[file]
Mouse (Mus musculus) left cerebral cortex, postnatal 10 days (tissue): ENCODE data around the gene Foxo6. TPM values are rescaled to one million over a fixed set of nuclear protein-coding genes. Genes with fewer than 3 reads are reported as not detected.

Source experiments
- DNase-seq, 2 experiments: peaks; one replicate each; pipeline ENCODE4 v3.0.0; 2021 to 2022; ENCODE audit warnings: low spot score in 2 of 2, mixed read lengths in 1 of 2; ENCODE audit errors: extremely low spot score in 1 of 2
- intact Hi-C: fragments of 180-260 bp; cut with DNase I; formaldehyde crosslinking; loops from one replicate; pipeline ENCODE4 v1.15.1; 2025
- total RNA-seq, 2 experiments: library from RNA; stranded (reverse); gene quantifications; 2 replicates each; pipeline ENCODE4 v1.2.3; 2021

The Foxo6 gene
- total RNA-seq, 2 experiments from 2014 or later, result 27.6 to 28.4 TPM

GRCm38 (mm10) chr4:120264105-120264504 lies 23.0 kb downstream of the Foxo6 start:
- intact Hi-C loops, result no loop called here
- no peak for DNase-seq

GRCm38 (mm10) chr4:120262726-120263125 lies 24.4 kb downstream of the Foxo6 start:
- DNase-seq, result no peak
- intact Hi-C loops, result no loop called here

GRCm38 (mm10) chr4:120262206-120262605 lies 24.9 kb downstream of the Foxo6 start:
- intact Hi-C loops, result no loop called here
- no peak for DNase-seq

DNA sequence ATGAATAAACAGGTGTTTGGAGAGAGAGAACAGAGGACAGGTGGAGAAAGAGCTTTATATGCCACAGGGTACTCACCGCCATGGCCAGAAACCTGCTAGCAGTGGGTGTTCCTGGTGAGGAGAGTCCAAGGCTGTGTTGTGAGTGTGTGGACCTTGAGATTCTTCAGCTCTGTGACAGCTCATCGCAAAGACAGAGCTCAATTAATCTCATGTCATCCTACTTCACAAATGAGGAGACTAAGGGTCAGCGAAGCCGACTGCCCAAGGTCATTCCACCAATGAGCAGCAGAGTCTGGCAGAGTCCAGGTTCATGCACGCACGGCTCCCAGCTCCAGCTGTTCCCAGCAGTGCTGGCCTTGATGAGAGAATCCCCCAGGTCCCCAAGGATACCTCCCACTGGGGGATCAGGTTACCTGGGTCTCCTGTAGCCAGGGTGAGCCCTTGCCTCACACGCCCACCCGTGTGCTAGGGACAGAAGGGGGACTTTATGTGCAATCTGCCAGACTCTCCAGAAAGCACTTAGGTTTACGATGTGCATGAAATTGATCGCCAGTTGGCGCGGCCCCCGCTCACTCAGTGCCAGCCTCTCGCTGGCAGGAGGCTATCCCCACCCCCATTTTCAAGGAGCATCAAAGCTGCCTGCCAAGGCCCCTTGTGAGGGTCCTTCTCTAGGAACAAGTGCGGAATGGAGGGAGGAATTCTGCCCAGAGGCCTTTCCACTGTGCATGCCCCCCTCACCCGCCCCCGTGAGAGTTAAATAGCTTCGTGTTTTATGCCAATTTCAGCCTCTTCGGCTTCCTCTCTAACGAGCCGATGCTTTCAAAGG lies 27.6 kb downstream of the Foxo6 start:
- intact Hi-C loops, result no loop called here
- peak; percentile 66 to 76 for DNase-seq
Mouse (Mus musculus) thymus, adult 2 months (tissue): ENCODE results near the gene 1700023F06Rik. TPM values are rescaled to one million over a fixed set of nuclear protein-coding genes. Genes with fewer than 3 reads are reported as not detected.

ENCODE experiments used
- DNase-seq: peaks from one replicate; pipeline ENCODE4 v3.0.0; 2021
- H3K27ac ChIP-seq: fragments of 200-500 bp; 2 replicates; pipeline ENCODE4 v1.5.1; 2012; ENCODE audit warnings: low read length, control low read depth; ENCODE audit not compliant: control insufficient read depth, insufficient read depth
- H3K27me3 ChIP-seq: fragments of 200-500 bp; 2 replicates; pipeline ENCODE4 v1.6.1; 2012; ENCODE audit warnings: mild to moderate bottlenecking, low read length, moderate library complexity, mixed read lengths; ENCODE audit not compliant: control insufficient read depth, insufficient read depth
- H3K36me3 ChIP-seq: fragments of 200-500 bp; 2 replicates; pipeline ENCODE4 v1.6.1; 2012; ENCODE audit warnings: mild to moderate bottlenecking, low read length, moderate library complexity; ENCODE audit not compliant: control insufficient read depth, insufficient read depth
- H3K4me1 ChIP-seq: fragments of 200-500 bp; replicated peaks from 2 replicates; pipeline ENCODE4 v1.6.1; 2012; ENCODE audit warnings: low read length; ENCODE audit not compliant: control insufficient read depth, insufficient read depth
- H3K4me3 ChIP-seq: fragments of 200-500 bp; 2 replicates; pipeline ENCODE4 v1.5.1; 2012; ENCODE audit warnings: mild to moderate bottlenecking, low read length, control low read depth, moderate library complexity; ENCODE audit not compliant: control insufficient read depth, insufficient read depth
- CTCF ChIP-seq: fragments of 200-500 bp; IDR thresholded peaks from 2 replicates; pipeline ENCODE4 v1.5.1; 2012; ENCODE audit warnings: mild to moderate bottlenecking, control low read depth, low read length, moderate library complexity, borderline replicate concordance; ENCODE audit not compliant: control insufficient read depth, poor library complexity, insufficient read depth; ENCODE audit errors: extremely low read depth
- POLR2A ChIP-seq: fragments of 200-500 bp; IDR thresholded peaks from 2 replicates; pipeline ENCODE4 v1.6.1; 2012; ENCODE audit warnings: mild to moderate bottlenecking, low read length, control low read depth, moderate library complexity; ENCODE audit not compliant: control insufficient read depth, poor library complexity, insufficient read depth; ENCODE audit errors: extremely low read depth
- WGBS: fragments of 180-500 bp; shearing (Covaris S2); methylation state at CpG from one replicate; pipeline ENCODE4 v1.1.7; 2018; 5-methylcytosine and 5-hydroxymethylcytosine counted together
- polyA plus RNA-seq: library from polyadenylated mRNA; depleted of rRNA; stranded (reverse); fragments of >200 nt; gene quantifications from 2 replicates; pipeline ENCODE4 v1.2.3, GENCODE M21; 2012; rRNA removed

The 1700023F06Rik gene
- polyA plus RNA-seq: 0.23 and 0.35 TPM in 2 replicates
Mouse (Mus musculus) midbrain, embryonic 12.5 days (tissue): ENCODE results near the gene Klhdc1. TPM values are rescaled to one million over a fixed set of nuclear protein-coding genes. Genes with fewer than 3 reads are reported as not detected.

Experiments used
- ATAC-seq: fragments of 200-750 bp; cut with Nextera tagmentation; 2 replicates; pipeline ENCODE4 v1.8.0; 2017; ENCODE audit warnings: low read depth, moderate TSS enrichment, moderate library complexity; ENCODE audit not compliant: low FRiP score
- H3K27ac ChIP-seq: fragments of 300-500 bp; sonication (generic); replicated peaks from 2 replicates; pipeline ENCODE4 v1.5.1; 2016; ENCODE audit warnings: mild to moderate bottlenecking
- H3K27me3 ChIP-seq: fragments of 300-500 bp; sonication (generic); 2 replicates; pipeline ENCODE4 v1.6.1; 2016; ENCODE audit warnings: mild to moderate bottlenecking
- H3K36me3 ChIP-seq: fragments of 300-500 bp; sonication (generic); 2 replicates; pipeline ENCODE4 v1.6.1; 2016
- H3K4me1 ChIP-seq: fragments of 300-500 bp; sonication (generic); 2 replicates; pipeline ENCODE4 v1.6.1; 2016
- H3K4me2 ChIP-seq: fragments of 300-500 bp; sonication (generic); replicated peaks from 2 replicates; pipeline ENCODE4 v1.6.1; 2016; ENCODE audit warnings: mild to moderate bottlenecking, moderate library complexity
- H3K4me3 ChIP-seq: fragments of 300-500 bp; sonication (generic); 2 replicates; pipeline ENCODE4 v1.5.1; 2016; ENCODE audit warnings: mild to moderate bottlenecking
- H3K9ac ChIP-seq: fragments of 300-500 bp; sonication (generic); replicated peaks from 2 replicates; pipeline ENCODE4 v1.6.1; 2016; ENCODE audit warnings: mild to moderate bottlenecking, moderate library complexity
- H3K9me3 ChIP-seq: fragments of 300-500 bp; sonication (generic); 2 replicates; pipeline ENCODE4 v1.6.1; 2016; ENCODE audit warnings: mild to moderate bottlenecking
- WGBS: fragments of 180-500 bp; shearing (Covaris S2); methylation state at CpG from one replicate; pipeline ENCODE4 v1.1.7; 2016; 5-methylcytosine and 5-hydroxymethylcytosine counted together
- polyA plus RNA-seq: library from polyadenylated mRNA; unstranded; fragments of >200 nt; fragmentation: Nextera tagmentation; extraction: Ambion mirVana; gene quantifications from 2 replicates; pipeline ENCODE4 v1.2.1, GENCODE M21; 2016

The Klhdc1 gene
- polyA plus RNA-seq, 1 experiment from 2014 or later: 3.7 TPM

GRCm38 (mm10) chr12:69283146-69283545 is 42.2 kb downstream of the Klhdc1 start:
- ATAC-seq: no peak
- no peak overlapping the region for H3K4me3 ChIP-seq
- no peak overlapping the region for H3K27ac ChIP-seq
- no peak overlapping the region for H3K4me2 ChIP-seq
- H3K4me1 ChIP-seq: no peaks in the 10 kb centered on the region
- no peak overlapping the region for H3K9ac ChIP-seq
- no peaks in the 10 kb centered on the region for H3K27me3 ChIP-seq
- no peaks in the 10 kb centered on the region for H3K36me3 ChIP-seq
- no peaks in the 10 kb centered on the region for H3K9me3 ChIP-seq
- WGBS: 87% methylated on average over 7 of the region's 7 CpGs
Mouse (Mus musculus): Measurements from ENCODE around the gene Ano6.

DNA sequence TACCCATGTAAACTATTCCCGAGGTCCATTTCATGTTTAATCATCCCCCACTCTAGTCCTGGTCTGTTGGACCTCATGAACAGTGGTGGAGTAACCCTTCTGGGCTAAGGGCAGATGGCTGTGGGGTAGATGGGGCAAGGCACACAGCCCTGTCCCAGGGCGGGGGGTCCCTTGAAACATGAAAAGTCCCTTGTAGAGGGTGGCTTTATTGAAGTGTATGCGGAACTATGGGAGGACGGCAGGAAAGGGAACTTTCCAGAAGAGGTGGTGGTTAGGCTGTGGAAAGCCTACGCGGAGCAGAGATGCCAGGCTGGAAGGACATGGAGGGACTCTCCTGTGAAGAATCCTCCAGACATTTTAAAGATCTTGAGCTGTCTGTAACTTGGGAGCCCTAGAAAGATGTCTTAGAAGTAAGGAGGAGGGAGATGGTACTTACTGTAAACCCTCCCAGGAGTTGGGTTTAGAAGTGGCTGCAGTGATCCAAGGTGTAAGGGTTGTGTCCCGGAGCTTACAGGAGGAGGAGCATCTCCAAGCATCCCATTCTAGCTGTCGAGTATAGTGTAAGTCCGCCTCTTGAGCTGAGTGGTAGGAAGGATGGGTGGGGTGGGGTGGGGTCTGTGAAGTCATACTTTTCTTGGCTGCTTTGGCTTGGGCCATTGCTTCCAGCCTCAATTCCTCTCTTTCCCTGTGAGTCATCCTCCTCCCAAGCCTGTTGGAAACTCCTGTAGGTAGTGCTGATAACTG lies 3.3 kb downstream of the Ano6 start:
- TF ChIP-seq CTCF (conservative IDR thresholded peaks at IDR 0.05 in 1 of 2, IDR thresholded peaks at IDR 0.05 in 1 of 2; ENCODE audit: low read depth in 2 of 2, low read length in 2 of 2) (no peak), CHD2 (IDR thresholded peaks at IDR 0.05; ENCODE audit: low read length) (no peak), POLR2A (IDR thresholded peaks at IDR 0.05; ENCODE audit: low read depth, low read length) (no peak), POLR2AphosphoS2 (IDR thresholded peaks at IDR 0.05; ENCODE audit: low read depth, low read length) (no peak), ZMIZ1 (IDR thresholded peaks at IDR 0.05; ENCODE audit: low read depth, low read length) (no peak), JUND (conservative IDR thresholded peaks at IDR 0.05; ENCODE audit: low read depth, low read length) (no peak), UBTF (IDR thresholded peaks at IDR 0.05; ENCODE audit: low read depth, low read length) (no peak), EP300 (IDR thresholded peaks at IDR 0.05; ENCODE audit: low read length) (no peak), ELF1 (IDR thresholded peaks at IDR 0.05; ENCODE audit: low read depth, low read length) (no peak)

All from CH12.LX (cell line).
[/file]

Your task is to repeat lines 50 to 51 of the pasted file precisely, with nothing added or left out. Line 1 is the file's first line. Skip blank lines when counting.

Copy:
- ATAC-seq: no peak
- no peak overlapping the region for H3K4me3 ChIP-seq